Reinvestment risk is the risk that the proceeds from the payment of principal and interest, which have to be reinvested at a lower rate than the original investment.
  • Call features affect an investor's reinvestment risk because corporations typically call their bonds in a declining interest rate environment. This allows them to finance their operations at a cheaper rate, but the investor also has to take those proceeds and invest them at lower rates.
  • Amortizing securities have even greater reinvestment risk. Since the investor is receiving both interest and principle payments each month, they have to continue to invest a greater amount of proceeds than with a regular type of bond. Also, the investor is exposed to prepayment risk as rates decline because mortgage and credit card holders can refinance their debt at lower levels.
  • Zero coupon bonds have no reinvestment risk because there are no coupon payments made to the investor. Because of the lower coupon rate, however, zeros expose the investor to a higher interest rate risk.
Because amortizing securities pay part of their principal with regular interest payments, investors receive the maturity value in installments in a current period. Non-amortizing securities make their payment at a later maturity date. If prevailing interest rates are declining, holders of amortizing securities have to reinvest their coupons and portion of principal at a lower rate. Meanwhile, the non-amortizing securities offer the holder some protection by holding the principal payment off until a later date. This enables the non-amortizing holder to maintain a higher rate at a longer period of time and reduces the reinvestment risk for a portion of his or her holdings

Yield Curve Risk

Related Articles
  1. Investing

    How to Reinvest Dividends from ETFs

    Learn about reinvesting ETF dividends, including the benefits and drawbacks of dividend reinvestment plans (DRIPs) and manual reinvestment.
  2. Investing

    Six Biggest Bond Risks

    Don't assume that you can't lose money in this market - you can. Find out how.
  3. Retirement

    Should Retirees Reinvest Their Dividends?

    Find out why dividend reinvestment may or may not be the right choice for retirees, depending on their financial needs and investment goals.
  4. Retirement

    Reinvesting Dividends Pays in the Long Run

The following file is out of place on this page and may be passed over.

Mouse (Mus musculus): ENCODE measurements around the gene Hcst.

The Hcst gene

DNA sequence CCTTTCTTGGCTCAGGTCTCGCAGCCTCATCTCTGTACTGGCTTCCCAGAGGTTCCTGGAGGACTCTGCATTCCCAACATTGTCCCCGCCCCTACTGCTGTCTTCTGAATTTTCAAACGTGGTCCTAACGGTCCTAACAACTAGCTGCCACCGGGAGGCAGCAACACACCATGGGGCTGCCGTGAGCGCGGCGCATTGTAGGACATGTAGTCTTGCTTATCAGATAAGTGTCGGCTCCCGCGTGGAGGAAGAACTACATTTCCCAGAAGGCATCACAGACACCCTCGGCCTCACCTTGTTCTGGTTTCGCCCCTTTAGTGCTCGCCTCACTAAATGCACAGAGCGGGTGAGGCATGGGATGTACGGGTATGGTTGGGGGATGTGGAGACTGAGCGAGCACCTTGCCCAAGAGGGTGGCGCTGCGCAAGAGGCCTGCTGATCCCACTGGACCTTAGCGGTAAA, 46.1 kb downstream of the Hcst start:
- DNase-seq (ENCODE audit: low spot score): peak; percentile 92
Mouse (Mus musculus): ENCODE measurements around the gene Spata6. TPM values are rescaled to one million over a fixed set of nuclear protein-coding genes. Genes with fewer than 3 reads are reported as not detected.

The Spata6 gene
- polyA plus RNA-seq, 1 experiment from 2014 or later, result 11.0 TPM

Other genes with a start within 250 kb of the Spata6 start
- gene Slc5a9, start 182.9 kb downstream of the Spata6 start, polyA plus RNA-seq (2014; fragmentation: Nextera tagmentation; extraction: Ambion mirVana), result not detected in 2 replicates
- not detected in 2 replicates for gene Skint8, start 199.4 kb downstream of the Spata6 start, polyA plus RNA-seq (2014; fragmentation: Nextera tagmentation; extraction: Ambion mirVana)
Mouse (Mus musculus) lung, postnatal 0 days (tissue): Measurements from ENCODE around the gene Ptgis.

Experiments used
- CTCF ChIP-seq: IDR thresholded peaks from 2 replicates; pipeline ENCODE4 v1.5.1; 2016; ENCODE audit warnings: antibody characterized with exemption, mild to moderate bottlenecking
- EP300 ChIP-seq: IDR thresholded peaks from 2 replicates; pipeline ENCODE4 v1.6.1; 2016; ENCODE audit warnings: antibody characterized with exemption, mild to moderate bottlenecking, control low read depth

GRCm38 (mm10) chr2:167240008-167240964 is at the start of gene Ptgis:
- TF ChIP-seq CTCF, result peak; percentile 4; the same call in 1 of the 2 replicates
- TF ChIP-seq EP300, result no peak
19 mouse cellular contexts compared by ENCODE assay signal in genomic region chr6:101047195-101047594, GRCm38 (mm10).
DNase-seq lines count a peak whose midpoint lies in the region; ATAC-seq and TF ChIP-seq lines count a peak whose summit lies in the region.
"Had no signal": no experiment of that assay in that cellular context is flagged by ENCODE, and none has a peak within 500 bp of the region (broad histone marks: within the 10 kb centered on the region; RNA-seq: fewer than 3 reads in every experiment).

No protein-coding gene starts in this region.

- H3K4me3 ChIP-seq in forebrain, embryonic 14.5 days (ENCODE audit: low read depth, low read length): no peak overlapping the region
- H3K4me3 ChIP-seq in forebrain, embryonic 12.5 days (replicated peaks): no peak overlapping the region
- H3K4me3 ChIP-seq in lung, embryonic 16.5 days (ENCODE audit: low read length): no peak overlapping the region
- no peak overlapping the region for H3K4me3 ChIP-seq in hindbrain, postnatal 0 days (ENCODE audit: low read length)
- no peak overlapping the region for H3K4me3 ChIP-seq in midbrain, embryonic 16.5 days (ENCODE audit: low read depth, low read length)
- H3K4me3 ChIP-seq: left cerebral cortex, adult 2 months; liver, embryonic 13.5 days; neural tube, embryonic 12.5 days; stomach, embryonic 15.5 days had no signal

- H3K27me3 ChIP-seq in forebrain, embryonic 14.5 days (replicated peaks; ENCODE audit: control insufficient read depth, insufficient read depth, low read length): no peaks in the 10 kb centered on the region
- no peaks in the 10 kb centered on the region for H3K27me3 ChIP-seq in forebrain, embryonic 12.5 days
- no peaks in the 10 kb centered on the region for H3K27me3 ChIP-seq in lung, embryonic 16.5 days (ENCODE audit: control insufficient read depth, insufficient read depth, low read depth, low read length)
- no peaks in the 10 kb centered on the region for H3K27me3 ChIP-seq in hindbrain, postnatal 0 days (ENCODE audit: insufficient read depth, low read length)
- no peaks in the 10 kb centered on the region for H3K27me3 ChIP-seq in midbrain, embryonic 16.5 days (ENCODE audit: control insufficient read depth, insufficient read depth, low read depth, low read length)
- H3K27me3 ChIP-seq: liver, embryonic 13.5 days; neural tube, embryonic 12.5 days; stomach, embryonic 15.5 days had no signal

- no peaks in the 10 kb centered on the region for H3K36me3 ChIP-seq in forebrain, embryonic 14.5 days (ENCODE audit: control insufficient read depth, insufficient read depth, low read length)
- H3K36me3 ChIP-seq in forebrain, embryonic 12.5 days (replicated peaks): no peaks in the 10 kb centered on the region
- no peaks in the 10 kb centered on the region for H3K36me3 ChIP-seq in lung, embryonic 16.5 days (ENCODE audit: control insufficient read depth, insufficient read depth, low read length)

Find out why dividend reinvestment is one of the easiest ways to grow wealth, including how this tactic can increase your investment income over time.
  5. Investing

    Reinvesting Your Mutual Fund Dividends

    Learn the benefits of reinvesting your mutual fund dividends, their impact over time, and when it is better to take the dividend payments as cash.
  6. Investing

    Advanced Bond Concepts

    Learn the complex concepts and calculations for trading bonds including bond pricing, yield, term structure of interest rates and duration.
  7. Investing

    5 Ways to Lose Money With a Dividend Reinvestment Plan

    Enrolling in a dividend reinvestment plan can backfire if you're not using it wisely, costing you money in the process.
  8. Investing

    Risks To Consider Before Investing In Bonds

    Make sure you understand the risks associated with bonds before making an investment decision.
Frequently Asked Questions
  1. Why Do Most of My Mortgage Payments Start Out as Interest?

    Fear not: Over the life of the mortgage, the portions of interest to principal will change.
  2. What is the difference between secured and unsecured debts?

    The differences between secured and unsecured debt, and how banks buffer risks associated with each type of loan through ...
  3. How Many Times has Warren Buffett Been Married?

    Warren Buffett has been married twice in his life, but the circumstances surrounding the marriages were unconventional.
  4. What's the smallest number of shares of stock that I can buy?

    Many people would say the smallest number of shares an investor can purchase is one, but the real answer is not as straightforward. ...
Trading Center